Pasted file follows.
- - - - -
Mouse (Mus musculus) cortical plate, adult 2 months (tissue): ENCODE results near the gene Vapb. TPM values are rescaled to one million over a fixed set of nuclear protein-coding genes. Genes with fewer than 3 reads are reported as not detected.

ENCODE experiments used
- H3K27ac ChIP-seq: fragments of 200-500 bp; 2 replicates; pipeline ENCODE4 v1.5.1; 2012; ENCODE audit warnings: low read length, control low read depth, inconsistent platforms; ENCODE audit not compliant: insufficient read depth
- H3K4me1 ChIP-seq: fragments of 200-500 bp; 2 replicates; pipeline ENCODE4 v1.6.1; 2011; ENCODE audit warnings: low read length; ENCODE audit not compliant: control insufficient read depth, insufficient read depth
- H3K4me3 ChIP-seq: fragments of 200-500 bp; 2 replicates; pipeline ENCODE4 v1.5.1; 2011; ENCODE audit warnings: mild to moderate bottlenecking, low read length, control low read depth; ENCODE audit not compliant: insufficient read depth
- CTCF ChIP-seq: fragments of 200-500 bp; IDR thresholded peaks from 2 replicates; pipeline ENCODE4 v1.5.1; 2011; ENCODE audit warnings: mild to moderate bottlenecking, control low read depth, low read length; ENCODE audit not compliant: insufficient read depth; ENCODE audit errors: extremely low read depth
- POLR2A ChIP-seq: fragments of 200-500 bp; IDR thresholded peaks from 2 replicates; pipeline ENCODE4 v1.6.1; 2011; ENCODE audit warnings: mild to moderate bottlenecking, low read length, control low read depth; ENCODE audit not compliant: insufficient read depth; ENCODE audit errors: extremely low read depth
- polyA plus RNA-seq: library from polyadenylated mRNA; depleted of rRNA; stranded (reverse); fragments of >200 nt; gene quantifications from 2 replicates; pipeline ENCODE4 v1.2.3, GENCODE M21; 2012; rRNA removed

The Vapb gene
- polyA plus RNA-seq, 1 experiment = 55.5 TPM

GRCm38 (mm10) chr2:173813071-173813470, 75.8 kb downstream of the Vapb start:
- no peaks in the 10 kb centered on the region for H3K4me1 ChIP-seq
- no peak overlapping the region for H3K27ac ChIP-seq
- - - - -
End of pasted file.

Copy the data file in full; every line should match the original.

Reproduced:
Mouse (Mus musculus) cortical plate, adult 2 months (tissue): ENCODE results near the gene Vapb. TPM values are rescaled to one million over a fixed set of nuclear protein-coding genes. Genes with fewer than 3 reads are reported as not detected.

ENCODE experiments used
- H3K27ac ChIP-seq: fragments of 200-500 bp; 2 replicates; pipeline ENCODE4 v1.5.1; 2012; ENCODE audit warnings: low read length, control low read depth, inconsistent platforms; ENCODE audit not compliant: insufficient read depth
- H3K4me1 ChIP-seq: fragments of 200-500 bp; 2 replicates; pipeline ENCODE4 v1.6.1; 2011; ENCODE audit warnings: low read length; ENCODE audit not compliant: control insufficient read depth, insufficient read depth
- H3K4me3 ChIP-seq: fragments of 200-500 bp; 2 replicates; pipeline ENCODE4 v1.5.1; 2011; ENCODE audit warnings: mild to moderate bottlenecking, low read length, control low read depth; ENCODE audit not compliant: insufficient read depth
- CTCF ChIP-seq: fragments of 200-500 bp; IDR thresholded peaks from 2 replicates; pipeline ENCODE4 v1.5.1; 2011; ENCODE audit warnings: mild to moderate bottlenecking, control low read depth, low read length; ENCODE audit not compliant: insufficient read depth; ENCODE audit errors: extremely low read depth
- POLR2A ChIP-seq: fragments of 200-500 bp; IDR thresholded peaks from 2 replicates; pipeline ENCODE4 v1.6.1; 2011; ENCODE audit warnings: mild to moderate bottlenecking, low read length, control low read depth; ENCODE audit not compliant: insufficient read depth; ENCODE audit errors: extremely low read depth
- polyA plus RNA-seq: library from polyadenylated mRNA; depleted of rRNA; stranded (reverse); fragments of >200 nt; gene quantifications from 2 replicates; pipeline ENCODE4 v1.2.3, GENCODE M21; 2012; rRNA removed

The Vapb gene
- polyA plus RNA-seq, 1 experiment = 55.5 TPM

GRCm38 (mm10) chr2:173813071-173813470, 75.8 kb downstream of the Vapb start:
- no peaks in the 10 kb centered on the region for H3K4me1 ChIP-seq
- no peak overlapping the region for H3K27ac ChIP-seq